THE arguments against Universal Credit seem to be legion. However, we thought we would take this opportunity to show what the creators of the scheme think.
Here is a blogpost by the CEO of the Centre for Social Justice, Andy Cook.
“Universal Credit (UC) is one of the most effective poverty-fighting tools we have. The CSJ is committed to ensuring it rolls out effectively, and that the Government makes the most of its potential to change people’s lives.
When it is fully rolled out, between 250,000 and 300,000 more people will have a job. To put that into perspective, it is the entire population of a city the size of Newcastle.
Moreover, recent data has shown that, compared with the old welfare system, people are more likely to find work, stay in work, and earn more money when on UC. This is hardly surprising given it simplifies the system, gives claimants a single work coach to guide them through the process, and lets them keep more of the money they earn.
It is replacing an old system, which is so punitive that people out of work keep as little as 4p in every pound they earn if they take a job, undermining the principle that it should always pay more to work.
Many of us who worked on the front lines supporting people who were unemployed remember this situation well, driving against a work disincentive as well as the disadvantages that were commonplace in the toughest areas.
UC can change that.
The CSJ has been involved with, and supportive of, UC since day one – we, alongside many of our Poverty Fighters Alliance, designed it in our 2009 paper Dynamic Benefits before it was rolled out by government.
This week we have made further suggestions to the Work and Pensions Select Committee, and suggested ways that UC could be strengthened as it is rolled out.
If UC is to be as effective a poverty fighting tool as it can be, it will need strong leadership to see it through. While the principles of UC have near universal support, questions have been raised about the way the rollout is being conducted. There is concern that the way new claimants come on to UC has put some claimants under financial hardship, leading them to miss rental payments, take out expensive loans, and go without basic daily necessities.
Criticism has particularly focused on the wait before receiving the first payment. As UC is rolled out to more claimants’ groups, across more Jobcentres around the country, some organisations and politicians have called for a pause. We feel this would be a mistake. Any pause would increase uncertainty for JCP staff, cause confusion for claimants, delay the proven benefits of the system, and is ultimately not necessary for solving some of the implementation issues the Government is facing.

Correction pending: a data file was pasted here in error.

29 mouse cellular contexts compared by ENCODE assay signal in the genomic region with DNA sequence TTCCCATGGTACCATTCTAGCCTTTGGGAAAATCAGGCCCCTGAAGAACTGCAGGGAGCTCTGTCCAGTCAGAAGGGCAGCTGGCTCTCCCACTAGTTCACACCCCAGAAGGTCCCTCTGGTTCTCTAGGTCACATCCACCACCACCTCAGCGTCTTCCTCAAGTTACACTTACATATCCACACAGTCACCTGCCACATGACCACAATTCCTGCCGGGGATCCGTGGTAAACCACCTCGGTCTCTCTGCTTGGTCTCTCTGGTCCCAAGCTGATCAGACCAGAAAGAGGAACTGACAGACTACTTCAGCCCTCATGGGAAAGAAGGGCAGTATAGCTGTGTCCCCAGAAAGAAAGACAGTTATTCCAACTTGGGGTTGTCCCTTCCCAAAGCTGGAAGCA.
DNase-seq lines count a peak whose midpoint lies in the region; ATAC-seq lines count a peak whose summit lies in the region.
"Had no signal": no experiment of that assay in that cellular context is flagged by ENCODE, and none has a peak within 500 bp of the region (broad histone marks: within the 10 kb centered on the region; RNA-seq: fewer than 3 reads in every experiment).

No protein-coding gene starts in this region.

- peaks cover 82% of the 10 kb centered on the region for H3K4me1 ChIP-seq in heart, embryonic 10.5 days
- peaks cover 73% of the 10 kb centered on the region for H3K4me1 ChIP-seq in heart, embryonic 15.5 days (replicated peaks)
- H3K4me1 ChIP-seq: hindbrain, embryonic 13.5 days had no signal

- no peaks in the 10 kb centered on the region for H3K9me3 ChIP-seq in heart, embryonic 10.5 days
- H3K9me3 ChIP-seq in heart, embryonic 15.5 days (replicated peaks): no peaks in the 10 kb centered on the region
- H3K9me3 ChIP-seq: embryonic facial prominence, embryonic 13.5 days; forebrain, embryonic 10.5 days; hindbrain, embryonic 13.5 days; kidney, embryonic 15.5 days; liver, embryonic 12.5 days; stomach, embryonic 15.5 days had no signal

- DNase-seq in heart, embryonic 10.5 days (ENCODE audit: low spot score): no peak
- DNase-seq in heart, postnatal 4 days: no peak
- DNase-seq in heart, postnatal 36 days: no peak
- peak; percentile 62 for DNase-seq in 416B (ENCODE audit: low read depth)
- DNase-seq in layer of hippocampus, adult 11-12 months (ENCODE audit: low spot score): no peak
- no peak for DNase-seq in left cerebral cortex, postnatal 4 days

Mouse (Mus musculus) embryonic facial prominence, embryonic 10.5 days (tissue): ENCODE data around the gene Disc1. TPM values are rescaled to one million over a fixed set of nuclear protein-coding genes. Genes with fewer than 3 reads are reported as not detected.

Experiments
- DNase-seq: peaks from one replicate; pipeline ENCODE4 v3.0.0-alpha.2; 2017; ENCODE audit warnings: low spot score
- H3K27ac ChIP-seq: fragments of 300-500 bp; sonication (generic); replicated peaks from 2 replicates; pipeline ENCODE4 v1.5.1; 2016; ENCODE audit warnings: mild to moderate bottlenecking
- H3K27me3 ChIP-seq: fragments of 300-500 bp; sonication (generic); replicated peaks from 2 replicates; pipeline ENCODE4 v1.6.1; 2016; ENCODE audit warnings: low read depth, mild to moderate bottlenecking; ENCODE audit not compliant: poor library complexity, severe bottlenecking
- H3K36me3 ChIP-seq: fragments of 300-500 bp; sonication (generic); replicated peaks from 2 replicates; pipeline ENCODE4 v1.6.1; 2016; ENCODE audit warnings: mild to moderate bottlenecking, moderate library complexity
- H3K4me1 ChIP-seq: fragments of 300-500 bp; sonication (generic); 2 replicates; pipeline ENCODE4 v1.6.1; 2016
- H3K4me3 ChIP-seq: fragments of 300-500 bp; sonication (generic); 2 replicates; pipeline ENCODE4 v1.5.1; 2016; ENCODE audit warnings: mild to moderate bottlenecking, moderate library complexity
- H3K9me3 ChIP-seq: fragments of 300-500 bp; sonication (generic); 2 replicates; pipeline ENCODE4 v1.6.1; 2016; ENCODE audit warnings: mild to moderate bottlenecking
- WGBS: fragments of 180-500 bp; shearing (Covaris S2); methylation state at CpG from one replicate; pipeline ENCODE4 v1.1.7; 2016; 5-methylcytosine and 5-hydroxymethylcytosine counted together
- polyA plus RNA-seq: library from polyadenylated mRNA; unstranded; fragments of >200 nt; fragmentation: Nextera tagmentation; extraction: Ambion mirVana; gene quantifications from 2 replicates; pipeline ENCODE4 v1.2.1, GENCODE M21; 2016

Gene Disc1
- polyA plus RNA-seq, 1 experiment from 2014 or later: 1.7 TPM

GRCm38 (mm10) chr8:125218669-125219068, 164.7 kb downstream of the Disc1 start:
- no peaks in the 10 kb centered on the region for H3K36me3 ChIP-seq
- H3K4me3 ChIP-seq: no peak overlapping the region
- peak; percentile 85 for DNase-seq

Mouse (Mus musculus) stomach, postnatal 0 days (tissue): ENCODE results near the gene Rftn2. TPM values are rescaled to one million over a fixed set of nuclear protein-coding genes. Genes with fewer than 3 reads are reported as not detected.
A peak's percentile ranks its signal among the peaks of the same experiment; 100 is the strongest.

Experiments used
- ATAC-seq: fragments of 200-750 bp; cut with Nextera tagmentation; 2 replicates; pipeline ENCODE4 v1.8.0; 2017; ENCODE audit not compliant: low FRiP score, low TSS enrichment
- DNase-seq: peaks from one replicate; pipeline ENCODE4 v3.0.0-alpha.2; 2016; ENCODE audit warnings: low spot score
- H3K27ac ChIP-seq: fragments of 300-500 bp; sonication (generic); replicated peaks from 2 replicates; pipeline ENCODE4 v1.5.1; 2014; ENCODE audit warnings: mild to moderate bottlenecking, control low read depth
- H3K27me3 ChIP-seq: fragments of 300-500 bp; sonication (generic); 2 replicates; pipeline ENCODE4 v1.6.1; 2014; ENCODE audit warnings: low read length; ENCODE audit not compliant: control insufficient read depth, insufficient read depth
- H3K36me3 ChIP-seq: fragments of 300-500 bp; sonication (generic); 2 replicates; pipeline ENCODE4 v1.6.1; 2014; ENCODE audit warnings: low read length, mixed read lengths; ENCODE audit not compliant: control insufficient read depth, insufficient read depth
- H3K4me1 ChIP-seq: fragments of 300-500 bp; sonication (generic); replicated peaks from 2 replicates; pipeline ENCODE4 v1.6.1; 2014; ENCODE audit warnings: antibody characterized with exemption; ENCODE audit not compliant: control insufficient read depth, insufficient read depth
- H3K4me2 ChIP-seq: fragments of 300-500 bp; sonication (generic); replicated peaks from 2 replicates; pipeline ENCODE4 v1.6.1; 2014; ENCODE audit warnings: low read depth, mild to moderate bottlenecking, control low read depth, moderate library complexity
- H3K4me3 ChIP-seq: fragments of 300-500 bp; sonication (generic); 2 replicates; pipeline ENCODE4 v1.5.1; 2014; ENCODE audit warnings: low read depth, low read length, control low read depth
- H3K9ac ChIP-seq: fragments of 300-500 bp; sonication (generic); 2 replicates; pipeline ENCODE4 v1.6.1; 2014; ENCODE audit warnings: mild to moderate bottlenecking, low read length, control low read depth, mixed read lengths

The CSJ welcomes the introduction of same-day budget advances to ease transition waits, and believes two further changes would help further smooth the shift of claimants moving from the legacy system to UC, and better reflect the original design and intent that the CSJ set out in 2009. These can be made without pausing the roll out and would go a long way to making the lives of many claimants safer and more secure.
Firstly, the Government could phase out the seven waiting days that all claimants must go through at the beginning of a claim and during which they aren’t eligible for any benefit payments. The premise of UC is that claimants are paid monthly, as you would be in any job. However, no job forces an employee to work for the first seven days for free. The cost of this small change would be approximately £140 million in the first year.
Secondly, the Government could reintroduce work allowances for all UC claimants, that were included until a few years ago. This would be a significant reinvestment in UC. The IFS estimates that, depending on how the work allowances were phased back in, this would cost £3.4 billion by 2020-21. The investment in work allowances would go directly into the pockets of those we most need to help. They increase the incentives for claimants to get a job, and help ensure that the job pays more than welfare by allowing the claimant to keep more of their pay check. Money for the investment could be found by stopping the planned increase in the Personal Tax Allowance, the benefits of which go disproportionately to wealthier earners.
As HM Treasury prepares the autumn budget, we are calling on the Government to make these changes. It will help make UC the most powerful mechanism for reducing poverty in the country. It will change lives and make work pay. This is an opportunity that should not be missed.